Book Gadget v0.72

Thursday, June 30, 2011

Why I'm Not Publishing Paper Books

Every now and then a reader asks me if my books are available in paper format.  With the exception of the copies of Wild Child that are still floating around and being sold secondhand on Amazon (read that interesting story here), the answer is an unfortunate "no."  I really hate the fact that some readers won't have a chance to experience some of my books (yet) because they at present do not own any type of e-reading device.  But when I carefully weigh the economic and other issues (which I weigh often), I just can't justify publishing my books on paper.

First:  sales of paper books are shrinking and sales of ebooks are growing.  That's a hard fact.  In June Amazon reported that sales of ebooks has exceeded sales of paper books, surpassing even their most optimistic forecasts.  At present, the market for paper books is similar to that of the market for typewriters in the early 1980s, when the PC market was exploding.  Yes, people are still using them, but the writing  (if you'll excuse the pun) is on the wall--they're going away, and going away fast.

There are still many die-hard paper book fans who resist this notion, don't accept it, don't want to believe it, and cling to all sorts of "logic" explaining why this isn't going to happen.  Trust me.  It is going to happen, and it's happening as we speak.

One reason the demise of paper books is inevitable because ebooks have so many advantages over them.  You can become overwhelmed just trying to make a list.  Off the top of my head:

- much easier and faster to buy and receive, and you can do it from virtually anywhere
- cheaper (in general)
- take up no physical space/you can carry your entire library everywhere you go
- can't be lost (your retailer always has a copy)
- have an adjustable type size so you don't ruin your eyesight
- etc.  (I'm sure you can name many more reasons--feel free to add them to the comments with this post)

When you've been in the ebook market a while, the objections you hear to the idea that paper books are going away start to follow a pattern, with many of the excuses rather unconvincing.  For example:  "I like to hold a book in my hands."  Well, if you buy a fold-over cover for your Kindle or other device, it feels very much like holding a book in your hands.  Interestingly, what I've noticed is that nearly all the people voice this objection do not yet own an e-reader or a tablet computer.  They seem to be basing their concern on reading books on a computer screen. It's not remotely the same.

Another objection, which makes me smile, is, "I love the smell of paper books."    The reason it makes me smile is that my wife used to say this all the time--she was the most die-hard paper book person you can imagine.  "I will NEVER use an e-reader," she would say.  "Never never NEVER!"

Ten minutes after I bought my Kindle, I downloaded a copy of one of her favorite books onto the gadget and handed it to her.

I never saw my Kindle again.  She's an avid reader, and within a week she was espousing the benefits of the device with the zeal of a TV evangelist.   It was almost scary.   That's what convinced me that even the most stubborn readers are going to become converts (I soon realized I would have to buy another Kindle, too)

But there are two broader reasons that I'm convinced that paper books are going away.

The first is that, as a university teacher, I can clearly what's happening in this area with textbooks.  University IT departments all over the world are scrambling to develop systems to deliver all textbooks electronically to students, who will all presumably own tablet computers (like the iPad) within a very short time, or will be required to own them.  Once that happens, you will have millions of students who are already well-accustomed to e-reading and will take all those advantages for granted.  Paper books will look as old fashioned and clunky as as cassette tapes look now.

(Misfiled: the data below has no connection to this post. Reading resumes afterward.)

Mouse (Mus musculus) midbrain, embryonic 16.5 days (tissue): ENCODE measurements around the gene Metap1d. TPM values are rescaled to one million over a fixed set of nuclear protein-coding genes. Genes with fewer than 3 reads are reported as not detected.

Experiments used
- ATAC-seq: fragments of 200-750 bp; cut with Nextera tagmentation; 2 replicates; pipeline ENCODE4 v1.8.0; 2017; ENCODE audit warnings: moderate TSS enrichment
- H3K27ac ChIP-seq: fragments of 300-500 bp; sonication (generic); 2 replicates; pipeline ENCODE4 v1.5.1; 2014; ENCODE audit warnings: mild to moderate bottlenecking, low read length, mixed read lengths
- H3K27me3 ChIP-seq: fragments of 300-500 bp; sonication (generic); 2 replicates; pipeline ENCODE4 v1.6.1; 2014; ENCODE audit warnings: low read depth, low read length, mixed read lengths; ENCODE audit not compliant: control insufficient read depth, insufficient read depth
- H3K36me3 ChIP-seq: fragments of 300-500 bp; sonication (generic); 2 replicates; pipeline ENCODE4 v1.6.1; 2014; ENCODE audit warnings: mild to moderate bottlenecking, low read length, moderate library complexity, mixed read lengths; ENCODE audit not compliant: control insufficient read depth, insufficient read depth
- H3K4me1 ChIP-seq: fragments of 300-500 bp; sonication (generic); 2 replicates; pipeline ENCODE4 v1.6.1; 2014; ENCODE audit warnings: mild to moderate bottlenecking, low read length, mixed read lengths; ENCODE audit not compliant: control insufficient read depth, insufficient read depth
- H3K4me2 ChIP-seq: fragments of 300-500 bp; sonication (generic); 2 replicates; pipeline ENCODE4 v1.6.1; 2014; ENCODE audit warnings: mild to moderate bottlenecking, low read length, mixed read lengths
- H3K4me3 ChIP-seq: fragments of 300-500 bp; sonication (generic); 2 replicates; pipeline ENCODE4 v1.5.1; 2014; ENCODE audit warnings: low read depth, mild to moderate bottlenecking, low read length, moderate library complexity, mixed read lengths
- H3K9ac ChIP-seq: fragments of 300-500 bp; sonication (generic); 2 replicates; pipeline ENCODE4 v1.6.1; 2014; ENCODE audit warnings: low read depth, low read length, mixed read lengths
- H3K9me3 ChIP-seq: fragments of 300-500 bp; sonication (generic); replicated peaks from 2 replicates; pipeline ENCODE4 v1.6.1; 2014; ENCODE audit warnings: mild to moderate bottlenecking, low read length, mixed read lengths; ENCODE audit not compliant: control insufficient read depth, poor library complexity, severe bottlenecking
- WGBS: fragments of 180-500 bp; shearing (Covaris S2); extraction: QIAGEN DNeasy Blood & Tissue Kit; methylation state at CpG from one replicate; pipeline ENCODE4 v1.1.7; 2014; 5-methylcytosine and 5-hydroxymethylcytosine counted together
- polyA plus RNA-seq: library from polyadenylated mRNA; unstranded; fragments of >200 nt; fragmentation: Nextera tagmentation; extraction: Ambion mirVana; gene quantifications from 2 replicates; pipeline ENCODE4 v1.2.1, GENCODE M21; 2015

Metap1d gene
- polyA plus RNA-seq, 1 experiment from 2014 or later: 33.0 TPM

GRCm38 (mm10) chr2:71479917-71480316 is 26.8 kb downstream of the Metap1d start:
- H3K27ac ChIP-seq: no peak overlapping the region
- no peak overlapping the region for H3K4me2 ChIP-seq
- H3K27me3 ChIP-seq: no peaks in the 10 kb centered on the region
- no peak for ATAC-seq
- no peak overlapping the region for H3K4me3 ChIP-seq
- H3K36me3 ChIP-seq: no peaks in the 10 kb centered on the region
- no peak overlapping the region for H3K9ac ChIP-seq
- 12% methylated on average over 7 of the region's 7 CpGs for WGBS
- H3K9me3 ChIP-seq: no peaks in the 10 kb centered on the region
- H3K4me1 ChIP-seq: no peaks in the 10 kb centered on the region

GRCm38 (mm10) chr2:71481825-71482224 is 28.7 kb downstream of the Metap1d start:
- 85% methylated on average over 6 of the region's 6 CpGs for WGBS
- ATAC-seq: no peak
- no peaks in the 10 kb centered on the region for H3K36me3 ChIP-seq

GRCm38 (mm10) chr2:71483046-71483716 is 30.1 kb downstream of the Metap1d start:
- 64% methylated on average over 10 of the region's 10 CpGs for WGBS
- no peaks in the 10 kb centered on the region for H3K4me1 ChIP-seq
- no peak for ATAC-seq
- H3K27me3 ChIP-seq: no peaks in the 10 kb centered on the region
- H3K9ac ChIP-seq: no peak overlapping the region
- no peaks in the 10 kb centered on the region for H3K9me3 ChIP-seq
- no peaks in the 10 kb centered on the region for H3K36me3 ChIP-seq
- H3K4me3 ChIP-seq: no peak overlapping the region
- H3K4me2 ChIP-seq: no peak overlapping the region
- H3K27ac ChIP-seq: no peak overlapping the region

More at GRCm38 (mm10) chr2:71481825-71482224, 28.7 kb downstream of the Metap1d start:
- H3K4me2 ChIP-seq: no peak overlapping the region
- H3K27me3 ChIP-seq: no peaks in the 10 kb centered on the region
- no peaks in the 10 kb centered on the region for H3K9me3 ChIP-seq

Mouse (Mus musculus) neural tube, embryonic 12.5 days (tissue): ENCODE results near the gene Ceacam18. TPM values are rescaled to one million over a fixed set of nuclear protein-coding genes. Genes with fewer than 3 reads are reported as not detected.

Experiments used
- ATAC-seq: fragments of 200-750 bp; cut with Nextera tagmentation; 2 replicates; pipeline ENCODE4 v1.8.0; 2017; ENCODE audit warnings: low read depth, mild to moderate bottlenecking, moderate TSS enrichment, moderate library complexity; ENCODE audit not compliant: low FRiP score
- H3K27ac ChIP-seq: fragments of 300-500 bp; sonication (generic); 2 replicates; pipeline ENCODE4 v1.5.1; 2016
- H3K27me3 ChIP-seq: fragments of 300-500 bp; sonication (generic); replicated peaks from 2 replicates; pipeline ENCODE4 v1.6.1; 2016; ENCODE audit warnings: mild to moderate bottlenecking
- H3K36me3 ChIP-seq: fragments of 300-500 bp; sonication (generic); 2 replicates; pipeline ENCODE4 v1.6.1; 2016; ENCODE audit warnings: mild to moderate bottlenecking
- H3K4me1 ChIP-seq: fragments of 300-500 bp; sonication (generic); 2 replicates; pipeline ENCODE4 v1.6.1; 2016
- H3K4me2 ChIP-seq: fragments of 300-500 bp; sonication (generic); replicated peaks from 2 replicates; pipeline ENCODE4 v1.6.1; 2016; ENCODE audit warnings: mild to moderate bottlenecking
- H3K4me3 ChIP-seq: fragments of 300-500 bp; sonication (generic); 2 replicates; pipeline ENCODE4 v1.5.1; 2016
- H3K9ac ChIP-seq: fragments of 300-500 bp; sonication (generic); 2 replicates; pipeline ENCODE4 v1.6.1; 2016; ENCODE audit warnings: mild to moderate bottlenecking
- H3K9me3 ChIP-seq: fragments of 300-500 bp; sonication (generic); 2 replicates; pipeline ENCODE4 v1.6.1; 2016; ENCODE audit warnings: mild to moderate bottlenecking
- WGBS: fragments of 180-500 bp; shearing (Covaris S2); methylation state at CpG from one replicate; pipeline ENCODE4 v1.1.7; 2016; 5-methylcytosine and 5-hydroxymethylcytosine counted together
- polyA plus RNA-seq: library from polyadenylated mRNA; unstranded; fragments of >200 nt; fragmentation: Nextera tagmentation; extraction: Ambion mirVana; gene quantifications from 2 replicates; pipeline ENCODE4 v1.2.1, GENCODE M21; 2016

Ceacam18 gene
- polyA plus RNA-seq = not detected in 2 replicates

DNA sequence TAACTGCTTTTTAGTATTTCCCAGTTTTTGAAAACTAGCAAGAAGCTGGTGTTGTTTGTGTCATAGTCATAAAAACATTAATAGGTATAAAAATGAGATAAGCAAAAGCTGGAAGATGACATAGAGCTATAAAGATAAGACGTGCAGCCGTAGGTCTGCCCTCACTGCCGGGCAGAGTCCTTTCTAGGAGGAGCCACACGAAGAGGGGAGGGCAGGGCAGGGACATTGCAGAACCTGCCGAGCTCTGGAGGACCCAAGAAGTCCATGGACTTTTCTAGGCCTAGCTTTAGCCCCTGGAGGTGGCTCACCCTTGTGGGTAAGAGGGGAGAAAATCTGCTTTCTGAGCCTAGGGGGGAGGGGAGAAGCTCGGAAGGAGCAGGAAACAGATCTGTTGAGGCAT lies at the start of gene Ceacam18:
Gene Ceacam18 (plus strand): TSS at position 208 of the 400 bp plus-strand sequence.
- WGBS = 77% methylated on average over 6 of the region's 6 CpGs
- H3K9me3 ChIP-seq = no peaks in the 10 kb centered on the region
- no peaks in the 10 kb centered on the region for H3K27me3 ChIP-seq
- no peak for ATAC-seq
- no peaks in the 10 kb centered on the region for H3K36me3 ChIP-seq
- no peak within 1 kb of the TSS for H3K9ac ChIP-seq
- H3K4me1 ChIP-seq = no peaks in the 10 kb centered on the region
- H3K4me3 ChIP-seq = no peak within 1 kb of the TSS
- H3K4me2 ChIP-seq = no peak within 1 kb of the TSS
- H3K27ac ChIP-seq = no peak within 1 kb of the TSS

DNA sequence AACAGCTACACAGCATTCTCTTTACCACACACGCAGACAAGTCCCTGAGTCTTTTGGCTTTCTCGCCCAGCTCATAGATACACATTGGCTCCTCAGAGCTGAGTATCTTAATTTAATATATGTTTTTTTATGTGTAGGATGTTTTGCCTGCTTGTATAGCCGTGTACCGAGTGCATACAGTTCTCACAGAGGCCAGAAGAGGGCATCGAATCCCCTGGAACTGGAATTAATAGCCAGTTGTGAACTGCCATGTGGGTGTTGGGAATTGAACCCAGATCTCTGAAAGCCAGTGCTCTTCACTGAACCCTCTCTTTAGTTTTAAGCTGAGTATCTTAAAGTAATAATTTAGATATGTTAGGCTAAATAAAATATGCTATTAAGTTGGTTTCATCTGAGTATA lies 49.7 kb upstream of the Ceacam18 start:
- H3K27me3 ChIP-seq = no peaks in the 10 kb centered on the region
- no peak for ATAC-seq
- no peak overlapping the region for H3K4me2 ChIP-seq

But on an even broader level, environmental pressures are going to force the shift.  The world simply can't stand the amount of paper we're producing now, and--more importantly--the energy required and pollution produced from carting all of it around!  Wood and paper are one of the heaviest products to transport--we all know how much a box or suitcase full of books weighs.  This factor alone is enough to drive paper books "out of business."

So, that's a long way of explaining why I'm not publishing on paper.

There's simply no future in it.

Wednesday, June 29, 2011

Wild Child Now Free - Sequel Out Soon!

To help make readers more aware of my entire array of books, I've decided to give Wild Child away free of charge in all formats--Kindle, Nook, iPad, Sony, and even in PDF and .rtf formats for onscreen reading and printing out. The book can be instantly downloaded in the sidebar to the left.  (If for some reason this does not work, please click here)

Also, due to popular demand, I am writing a sequel to the book, which will be out sometime this summer.  To be notified of its release, please add your name to my mailing list here.


Sunday, June 26, 2011

A Tribute to the Late, Great Sidney Sheldon

Author Sidney Sheldon
A few days ago, a reviewer of my book Lust, Money & Murder said “Not since Sidney Sheldon has a male author captured the female perspective so well.  You’ll be hooked!”

I was deeply moved by this comment.  So moved, in fact, that I decided to write a post about Mr. Sheldon. 


Because Sidney Sheldon was my favorite contemporary author, and he was my hero.  It’s not at all surprising that he had a tremendous influence on my writing.

Born in 1917, Sidney Sheldon first worked as a screenwriter in Hollywood, winning an Academy Award, and then went on to become one of the world’s bestselling novelists, penning 19 books over the last 35 years of his life.  Sidney Sheldon books have been translated into over 50 different languages and sold over 300 million copies.  He died at the ripe age of 89, still writing.

Sidney Sheldon was not my hero because of all the books he sold.  Sidney Sheldon was my hero for the countless hours of entertainment he gave me and millions of other lucky readers.   Curling up in a chair and reading the latest Sidney Sheldon book was the literary equivalent of eating a moist slice of Death by Chocolate cake, an experience you relished every moment of and left you hungry for more.